What's the jobs situation at the state, metro and industry levels?

See how employment in the United States breaks down by state, metropolitan area, and industry.

Published on Wed, June 10, 2020 4:14PM PDT | Updated Thu, June 11, 2020 8:51AM PDT

Every month, the Bureau of Labor Statistics releases a trove of employment data at the national, state, and metropolitan levels. This interactive experience brings that data together, allowing you to drill down and learn how local employment has changed in certain industries.

Hover over each state for more context and compare job gains again losses against each other. Use the headers to get the employment numbers and percent change in the country’s top metro areas.

Scroll further to dive further into the data. You'll see charts showing how individual metropolitan areas and industries are faring in each state. The data for major employment sectors nationwide and by state goes back through the past year.

Visit the historical unemployment data page or the hub on jobs and unemployment.

National Level Employment & Unemployment
National Level Unemployment & Unemployment (Time Series)
State & Local Level Employment & Unemployment
State & Local Level Employment & Unemployment (Time Series)
Industry Breakdown at National Level
Industry Breakdown at National Level (Time Series)
Industry Breakdown at State & Local Levels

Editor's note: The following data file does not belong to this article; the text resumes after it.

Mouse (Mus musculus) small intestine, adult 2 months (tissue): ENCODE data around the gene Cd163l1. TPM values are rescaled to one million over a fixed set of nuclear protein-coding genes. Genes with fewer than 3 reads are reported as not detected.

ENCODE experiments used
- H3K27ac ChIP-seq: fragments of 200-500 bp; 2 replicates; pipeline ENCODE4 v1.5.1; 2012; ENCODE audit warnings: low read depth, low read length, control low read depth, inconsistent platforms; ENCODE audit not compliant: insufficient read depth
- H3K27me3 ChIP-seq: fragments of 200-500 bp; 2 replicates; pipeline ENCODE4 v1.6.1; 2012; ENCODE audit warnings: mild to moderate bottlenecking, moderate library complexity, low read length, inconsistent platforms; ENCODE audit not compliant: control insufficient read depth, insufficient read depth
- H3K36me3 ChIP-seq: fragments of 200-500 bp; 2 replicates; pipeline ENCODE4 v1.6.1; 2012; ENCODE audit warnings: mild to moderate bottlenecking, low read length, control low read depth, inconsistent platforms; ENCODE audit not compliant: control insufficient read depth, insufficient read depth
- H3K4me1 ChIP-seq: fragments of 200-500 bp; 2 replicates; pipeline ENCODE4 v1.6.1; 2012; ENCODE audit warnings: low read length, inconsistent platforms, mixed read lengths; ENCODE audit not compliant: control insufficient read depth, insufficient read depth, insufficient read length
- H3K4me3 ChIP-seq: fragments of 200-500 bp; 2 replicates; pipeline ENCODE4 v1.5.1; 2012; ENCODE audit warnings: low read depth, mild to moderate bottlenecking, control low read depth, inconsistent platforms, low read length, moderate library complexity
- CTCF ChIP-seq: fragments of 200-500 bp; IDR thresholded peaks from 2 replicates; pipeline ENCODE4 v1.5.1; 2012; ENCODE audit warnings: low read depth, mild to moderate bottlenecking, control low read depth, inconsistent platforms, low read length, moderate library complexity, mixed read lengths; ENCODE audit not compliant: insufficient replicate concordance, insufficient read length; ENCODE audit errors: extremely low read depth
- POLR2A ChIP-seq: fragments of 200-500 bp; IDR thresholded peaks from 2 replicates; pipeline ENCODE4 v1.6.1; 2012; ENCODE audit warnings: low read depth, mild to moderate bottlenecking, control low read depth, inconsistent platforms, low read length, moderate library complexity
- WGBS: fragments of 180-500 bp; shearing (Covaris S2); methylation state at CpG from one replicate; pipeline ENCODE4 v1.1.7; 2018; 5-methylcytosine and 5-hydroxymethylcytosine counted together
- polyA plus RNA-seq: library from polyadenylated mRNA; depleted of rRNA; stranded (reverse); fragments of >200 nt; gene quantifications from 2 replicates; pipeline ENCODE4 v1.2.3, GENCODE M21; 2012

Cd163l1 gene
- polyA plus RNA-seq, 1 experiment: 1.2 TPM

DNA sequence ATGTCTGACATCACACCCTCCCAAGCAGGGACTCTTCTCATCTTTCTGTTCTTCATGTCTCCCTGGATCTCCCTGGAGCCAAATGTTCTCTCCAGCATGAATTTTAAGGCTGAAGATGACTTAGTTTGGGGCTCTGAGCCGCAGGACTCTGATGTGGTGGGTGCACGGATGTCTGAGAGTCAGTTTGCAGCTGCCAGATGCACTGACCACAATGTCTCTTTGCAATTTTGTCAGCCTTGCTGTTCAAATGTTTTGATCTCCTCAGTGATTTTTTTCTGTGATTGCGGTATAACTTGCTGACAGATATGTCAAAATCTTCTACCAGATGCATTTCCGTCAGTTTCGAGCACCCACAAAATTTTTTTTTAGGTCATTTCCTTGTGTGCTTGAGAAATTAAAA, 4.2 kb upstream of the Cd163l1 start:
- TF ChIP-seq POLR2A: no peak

Industry Breakdown at State & Local Levels (Time Series)
Why don't we have the latest national unemployment rate here?

We wanted this experience to focus less on the national numbers and more on state, local and industry levels. Showing the national unemployment rate for one month when state and metro level data is available only from the month before makes a less cohesive experience. We do post the national unemployment rate on our unemployment dashboard.

Why does this data sometimes show conflicting information in a given month?

The employment and unemployment rate measures are sourced from multiple programs within the Bureau of Labor Statistics (BLS) in order to provide a cohesive view at different levels of geography. Comparing measures across differing levels of geography typically trend similarly, but separate sources sometimes differ.. The most prominent example of this is seen in December 2019, where employment numbers for nearly all states decrease but the nationally reported number increases. We are committed to reflecting on what the Bureau of Labor Statistics publishes and have chosen to leave these values as they are instead of performing our own correction.